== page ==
Instructional Technology Academy
Video Presentation defining the New Media Consortium/Instructional Technology Academy
The Jefferson State Instructional Technology Academy (ITA) has as its purpose to provide technology-related professional development, information, options, and strategies that facilitate improved instruction and more efficient work habits through the use of technology in official duties and daily responsibilities of faculty and staff.
- Obtain a Faculty Certificate in Technology
- Information sharing through the wiki
- Technology-related videos and handouts
- Faculty Certificate Checklist
- Promote awareness of ITA
- Explore new technologies
- Answer questions related to technology
- Provide technology-related professional development
- Highlight faculty innovation, creativity, and achievement
The Jefferson State ITA had its origins as a grant-based project created in 2003, and its first class of students who participated in the summer of 2003 were local high school faculty, who underwent a selection process based on an evaluation of proposals for technology projects to be completed. Four mentors, three of whom were Jefferson State faculty members, were selected to work with these first participants. The Instructional Technology Academy is being reactivated as an umbrella for the faculty development, mentoring, training, and similar activities related to the New Media in Instruction Committee (NMIC).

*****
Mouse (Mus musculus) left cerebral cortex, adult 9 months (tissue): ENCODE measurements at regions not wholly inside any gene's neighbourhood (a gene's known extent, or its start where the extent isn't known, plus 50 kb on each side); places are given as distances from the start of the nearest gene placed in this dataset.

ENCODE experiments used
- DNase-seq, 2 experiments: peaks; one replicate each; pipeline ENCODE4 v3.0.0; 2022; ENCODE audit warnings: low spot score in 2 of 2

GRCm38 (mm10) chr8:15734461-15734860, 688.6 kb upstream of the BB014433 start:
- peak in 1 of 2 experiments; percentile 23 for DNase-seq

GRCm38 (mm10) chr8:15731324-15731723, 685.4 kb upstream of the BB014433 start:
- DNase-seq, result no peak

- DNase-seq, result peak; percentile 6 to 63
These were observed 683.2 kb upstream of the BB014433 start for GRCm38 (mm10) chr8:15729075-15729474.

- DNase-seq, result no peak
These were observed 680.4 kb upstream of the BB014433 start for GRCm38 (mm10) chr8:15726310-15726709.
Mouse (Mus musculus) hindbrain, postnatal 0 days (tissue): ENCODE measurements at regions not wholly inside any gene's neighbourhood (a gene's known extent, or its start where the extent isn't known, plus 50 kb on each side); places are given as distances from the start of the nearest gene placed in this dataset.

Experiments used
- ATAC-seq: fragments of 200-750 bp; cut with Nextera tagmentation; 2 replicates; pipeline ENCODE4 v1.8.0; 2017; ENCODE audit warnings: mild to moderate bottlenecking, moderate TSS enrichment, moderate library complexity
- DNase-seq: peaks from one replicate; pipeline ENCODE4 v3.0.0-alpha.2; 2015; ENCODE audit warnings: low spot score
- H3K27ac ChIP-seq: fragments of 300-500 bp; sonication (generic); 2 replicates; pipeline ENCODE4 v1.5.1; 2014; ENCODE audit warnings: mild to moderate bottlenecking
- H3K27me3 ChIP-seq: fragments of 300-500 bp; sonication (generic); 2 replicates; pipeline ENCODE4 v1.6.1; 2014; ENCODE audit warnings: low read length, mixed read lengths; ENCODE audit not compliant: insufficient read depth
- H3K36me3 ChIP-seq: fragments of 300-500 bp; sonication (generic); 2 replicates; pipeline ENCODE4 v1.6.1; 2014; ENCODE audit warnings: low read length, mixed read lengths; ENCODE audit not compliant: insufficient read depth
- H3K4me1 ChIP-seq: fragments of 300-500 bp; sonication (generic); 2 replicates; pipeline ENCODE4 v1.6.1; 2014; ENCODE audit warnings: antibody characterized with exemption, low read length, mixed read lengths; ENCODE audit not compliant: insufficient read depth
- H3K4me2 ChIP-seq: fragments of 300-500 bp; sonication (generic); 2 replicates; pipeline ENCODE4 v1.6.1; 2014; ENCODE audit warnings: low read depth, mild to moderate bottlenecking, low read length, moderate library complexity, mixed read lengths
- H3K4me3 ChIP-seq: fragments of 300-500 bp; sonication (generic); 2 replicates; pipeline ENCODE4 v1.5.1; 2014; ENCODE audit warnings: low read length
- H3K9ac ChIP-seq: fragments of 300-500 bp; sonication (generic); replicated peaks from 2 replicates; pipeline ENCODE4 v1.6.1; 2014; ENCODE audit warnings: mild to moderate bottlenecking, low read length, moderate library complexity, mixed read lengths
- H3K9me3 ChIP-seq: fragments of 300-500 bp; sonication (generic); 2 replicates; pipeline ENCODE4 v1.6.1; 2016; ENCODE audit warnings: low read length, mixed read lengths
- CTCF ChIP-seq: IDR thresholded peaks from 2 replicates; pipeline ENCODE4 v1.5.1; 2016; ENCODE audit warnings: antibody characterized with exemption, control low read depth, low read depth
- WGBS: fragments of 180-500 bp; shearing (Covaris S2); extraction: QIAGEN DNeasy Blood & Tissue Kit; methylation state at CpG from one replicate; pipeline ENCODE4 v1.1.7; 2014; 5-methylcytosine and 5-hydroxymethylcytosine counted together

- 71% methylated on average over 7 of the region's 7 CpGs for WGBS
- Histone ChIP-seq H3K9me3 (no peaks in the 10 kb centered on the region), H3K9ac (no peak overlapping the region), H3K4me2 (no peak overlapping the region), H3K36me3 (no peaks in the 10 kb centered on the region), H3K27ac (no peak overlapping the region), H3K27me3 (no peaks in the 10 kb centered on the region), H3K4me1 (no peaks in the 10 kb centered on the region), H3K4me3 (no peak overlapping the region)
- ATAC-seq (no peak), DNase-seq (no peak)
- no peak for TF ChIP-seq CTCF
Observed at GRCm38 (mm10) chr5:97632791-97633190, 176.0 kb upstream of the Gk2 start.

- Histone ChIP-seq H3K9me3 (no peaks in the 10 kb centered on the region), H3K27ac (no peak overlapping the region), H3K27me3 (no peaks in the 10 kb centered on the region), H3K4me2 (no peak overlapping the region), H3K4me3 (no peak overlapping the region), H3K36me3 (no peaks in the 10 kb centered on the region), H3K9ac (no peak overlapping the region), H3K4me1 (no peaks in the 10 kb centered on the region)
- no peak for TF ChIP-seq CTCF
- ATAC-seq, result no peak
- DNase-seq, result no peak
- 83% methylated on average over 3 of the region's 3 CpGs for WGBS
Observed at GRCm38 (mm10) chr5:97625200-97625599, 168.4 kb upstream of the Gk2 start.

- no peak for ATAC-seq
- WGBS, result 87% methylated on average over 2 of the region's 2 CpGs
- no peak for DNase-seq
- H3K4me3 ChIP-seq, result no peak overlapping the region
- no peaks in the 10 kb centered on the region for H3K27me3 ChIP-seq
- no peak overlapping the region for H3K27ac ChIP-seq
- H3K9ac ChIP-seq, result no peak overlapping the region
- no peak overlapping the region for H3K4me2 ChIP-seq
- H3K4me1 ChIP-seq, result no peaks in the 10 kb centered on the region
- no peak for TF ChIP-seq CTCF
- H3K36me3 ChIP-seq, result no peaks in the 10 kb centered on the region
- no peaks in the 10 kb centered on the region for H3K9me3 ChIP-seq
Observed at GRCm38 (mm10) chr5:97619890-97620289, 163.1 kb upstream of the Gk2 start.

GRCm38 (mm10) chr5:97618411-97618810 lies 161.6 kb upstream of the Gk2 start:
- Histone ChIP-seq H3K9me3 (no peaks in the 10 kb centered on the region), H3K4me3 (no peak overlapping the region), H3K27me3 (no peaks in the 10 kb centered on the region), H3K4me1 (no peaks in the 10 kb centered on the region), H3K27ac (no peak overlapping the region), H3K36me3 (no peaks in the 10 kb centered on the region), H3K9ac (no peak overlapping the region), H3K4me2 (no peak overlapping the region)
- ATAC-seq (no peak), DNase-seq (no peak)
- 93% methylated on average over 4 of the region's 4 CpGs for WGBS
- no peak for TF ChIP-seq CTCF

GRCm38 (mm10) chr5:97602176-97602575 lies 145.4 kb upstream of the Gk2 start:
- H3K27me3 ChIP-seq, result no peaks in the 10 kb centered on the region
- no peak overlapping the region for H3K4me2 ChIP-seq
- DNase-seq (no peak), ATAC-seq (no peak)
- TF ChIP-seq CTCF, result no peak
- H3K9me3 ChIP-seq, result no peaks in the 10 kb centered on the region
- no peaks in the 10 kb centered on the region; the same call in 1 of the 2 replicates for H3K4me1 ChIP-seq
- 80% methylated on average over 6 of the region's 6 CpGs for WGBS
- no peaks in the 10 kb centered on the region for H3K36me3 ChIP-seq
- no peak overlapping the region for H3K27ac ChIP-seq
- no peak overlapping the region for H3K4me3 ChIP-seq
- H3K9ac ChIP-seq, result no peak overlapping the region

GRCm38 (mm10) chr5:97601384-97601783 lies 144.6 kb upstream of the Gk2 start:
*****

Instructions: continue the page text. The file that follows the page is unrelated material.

This committee was created in 2005, when Jefferson State became a part of the New Media Consortium (NMC), a growing group of 250 learning-focused organizations, mostly colleges and universities, with membership by invitation only in most states in the United States and in other countries: Canada, Europe, Asia and Australia. The purpose of the consortium is to stimulate creative thinking and innovation in the use of technology applications for learning. The NMIC is Jefferson State’s extension of the NMC.
Since its creation in 2005, Jefferson State’s NMIC, through a Classroom Technology Initiative, has created a structured faculty development program (Faculty Certificate in Technology), a mentoring program for one-on-one assistance and help with attaining the faculty certificate or with less-involved projects, and a Technology Bureau that can provide answers to quick questions related to technology projects. The first person to complete the program and earn her Faculty Certificate in Technology, Wendy Sweatt, is now a member of the NMIC team. The services resulting from the efforts of the NMIC team are those now offered through Instructional Technology Academy.